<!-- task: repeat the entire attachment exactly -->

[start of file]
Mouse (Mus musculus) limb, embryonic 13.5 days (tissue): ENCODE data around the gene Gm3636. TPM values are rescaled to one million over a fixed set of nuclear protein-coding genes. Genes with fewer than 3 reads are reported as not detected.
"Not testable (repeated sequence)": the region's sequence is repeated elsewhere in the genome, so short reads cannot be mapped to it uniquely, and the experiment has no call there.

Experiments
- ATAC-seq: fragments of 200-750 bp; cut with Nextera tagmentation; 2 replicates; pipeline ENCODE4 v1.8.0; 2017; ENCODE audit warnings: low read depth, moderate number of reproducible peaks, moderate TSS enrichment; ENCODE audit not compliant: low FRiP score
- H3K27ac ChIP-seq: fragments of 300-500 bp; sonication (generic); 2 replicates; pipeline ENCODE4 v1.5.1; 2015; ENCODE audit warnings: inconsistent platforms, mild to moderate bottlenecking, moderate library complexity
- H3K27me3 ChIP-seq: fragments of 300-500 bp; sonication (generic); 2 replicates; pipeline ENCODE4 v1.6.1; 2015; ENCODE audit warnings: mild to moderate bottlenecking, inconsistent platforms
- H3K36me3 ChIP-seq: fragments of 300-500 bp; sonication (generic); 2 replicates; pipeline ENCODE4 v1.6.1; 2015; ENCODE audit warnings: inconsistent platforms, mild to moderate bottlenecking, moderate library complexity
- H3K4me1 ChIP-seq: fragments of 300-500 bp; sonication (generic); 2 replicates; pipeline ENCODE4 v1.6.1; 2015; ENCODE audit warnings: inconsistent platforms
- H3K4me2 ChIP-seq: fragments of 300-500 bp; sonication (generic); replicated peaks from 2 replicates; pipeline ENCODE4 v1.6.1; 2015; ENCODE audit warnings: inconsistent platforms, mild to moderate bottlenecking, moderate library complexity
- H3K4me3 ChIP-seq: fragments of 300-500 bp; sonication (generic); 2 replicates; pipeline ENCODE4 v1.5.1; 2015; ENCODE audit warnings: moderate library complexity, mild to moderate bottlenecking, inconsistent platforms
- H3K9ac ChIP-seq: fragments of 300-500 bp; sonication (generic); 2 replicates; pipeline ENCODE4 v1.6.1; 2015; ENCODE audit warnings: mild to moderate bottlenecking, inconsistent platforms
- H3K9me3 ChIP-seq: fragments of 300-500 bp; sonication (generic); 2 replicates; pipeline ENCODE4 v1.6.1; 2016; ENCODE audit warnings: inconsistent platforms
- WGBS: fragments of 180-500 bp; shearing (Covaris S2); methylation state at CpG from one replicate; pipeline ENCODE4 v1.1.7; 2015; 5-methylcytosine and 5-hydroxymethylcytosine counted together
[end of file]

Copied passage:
Mouse (Mus musculus) limb, embryonic 13.5 days (tissue): ENCODE data around the gene Gm3636. TPM values are rescaled to one million over a fixed set of nuclear protein-coding genes. Genes with fewer than 3 reads are reported as not detected.
"Not testable (repeated sequence)": the region's sequence is repeated elsewhere in the genome, so short reads cannot be mapped to it uniquely, and the experiment has no call there.

Experiments
- ATAC-seq: fragments of 200-750 bp; cut with Nextera tagmentation; 2 replicates; pipeline ENCODE4 v1.8.0; 2017; ENCODE audit warnings: low read depth, moderate number of reproducible peaks, moderate TSS enrichment; ENCODE audit not compliant: low FRiP score
- H3K27ac ChIP-seq: fragments of 300-500 bp; sonication (generic); 2 replicates; pipeline ENCODE4 v1.5.1; 2015; ENCODE audit warnings: inconsistent platforms, mild to moderate bottlenecking, moderate library complexity
- H3K27me3 ChIP-seq: fragments of 300-500 bp; sonication (generic); 2 replicates; pipeline ENCODE4 v1.6.1; 2015; ENCODE audit warnings: mild to moderate bottlenecking, inconsistent platforms
- H3K36me3 ChIP-seq: fragments of 300-500 bp; sonication (generic); 2 replicates; pipeline ENCODE4 v1.6.1; 2015; ENCODE audit warnings: inconsistent platforms, mild to moderate bottlenecking, moderate library complexity
- H3K4me1 ChIP-seq: fragments of 300-500 bp; sonication (generic); 2 replicates; pipeline ENCODE4 v1.6.1; 2015; ENCODE audit warnings: inconsistent platforms
- H3K4me2 ChIP-seq: fragments of 300-500 bp; sonication (generic); replicated peaks from 2 replicates; pipeline ENCODE4 v1.6.1; 2015; ENCODE audit warnings: inconsistent platforms, mild to moderate bottlenecking, moderate library complexity
- H3K4me3 ChIP-seq: fragments of 300-500 bp; sonication (generic); 2 replicates; pipeline ENCODE4 v1.5.1; 2015; ENCODE audit warnings: moderate library complexity, mild to moderate bottlenecking, inconsistent platforms
- H3K9ac ChIP-seq: fragments of 300-500 bp; sonication (generic); 2 replicates; pipeline ENCODE4 v1.6.1; 2015; ENCODE audit warnings: mild to moderate bottlenecking, inconsistent platforms
- H3K9me3 ChIP-seq: fragments of 300-500 bp; sonication (generic); 2 replicates; pipeline ENCODE4 v1.6.1; 2016; ENCODE audit warnings: inconsistent platforms
- WGBS: fragments of 180-500 bp; shearing (Covaris S2); methylation state at CpG from one replicate; pipeline ENCODE4 v1.1.7; 2015; 5-methylcytosine and 5-hydroxymethylcytosine counted together